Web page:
For the past 25 years, one of the best parts of the Toronto International Film Festival has been the accompanying Midnight Madness programming. These are movies that are a bit more spectacular and violent than your average TIFF fair, but most of them are great flicks all the same. On Tuesday, the festival announced this year’s schedule. Below are a couple of the films set to grace the Lightbox screens.
Kevin Smith, he of clerks fame, brings his newest comedy to the Lightbox screens with Tusk. Unlike his previous efforts, however, this appears to be a new direction for Smith. The film is about a prominent podcaster’s decent into madness after he makes his way to Canada.
Have you ever yearned to see Goodfellas recast as a musical set in Japan? No? Well, no matter, because you’re getting such a movie whether you asked for it or not. Tokyo Tribe (pictured above), a film by Midnight Madness favourite Sion Sono, is billed as a “yakuza-street-gang-hip hop-musical epic”. I’l be honest, this movie looks like it will be outrageously awesome.
In Big Game, the president of the United States of America—played by Samuel L. Jackson, no less—is forced to rely on the survival skills of a 13-year-old huntsmen when Air Force One is forced to make an emergency landing. And, no, I did not just make up that synopsis. One can only imagine this movie will even be better than Snakes on a Plane, and that’s already about the best movie ever released.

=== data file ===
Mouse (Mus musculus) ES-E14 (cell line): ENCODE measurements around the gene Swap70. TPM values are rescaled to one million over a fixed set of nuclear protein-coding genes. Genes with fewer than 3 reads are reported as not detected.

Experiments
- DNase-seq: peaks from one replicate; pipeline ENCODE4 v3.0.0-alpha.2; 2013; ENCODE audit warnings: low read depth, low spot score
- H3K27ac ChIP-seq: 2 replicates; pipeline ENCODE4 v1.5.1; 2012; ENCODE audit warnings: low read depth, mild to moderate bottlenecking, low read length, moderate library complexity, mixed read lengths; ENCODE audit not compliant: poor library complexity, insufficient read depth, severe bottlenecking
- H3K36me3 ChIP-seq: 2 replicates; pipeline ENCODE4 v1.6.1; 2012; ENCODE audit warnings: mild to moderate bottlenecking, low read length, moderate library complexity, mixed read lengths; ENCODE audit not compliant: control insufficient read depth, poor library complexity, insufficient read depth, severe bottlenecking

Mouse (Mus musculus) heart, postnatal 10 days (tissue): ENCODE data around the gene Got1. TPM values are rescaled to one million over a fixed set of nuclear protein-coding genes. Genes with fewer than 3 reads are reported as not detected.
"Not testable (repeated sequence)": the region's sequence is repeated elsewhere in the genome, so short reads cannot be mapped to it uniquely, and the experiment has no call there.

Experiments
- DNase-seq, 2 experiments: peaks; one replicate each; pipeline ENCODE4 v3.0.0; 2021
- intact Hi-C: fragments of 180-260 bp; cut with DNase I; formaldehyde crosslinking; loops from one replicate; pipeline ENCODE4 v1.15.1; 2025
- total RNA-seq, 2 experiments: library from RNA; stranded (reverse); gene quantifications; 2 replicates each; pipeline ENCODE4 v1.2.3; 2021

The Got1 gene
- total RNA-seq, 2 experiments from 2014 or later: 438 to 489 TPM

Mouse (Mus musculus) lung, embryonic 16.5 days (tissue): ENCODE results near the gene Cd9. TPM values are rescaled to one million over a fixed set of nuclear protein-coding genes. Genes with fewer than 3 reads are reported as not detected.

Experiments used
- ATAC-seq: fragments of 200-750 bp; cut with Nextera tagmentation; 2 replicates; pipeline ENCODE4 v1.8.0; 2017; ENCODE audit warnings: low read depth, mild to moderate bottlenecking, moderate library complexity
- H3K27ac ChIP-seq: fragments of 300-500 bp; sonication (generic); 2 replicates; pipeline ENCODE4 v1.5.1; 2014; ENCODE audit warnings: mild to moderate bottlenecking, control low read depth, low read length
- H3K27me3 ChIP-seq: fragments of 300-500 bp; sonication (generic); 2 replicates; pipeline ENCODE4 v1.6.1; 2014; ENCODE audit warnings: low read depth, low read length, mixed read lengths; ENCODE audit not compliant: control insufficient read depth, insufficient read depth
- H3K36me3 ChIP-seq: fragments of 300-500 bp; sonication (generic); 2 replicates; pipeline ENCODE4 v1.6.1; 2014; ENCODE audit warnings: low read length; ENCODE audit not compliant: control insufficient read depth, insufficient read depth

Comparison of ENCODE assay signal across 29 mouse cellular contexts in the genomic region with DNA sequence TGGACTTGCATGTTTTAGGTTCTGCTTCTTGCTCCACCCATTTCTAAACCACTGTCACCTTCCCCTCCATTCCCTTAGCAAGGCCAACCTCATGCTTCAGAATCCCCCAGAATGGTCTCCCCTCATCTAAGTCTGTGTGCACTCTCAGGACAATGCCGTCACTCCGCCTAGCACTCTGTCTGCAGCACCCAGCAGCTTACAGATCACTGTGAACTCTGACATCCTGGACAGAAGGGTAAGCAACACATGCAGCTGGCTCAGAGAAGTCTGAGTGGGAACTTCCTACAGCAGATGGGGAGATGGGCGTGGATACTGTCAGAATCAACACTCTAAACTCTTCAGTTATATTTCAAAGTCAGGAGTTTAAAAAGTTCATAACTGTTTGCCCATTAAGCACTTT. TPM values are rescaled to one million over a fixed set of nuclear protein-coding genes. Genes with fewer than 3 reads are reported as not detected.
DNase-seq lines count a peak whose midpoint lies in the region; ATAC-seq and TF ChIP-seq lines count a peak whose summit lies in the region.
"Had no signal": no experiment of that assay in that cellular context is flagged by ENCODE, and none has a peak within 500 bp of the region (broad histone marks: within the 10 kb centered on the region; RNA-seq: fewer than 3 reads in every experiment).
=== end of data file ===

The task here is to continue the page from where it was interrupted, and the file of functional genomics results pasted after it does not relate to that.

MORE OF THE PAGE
Those are just three of the films the festival is set to show this year. See TIFF’s website for a full schedule of all the weird and wonderful movies Midnight Madness has in store for the city’s movie-lovers.
Tickets to each film can be bought individually. Alternatively, the festival is also selling a Midnight Madness Pack which includes 10 screenings for the price of $180—$115 for students and seniors. Both individual tickets and programme passes are available online, over the phone and in-person at the TIFF Bell Lightbox. Get them while they’re still available.
Igor Bonifacic is the managing editor of Toronto Standard. Follow him on Twitter.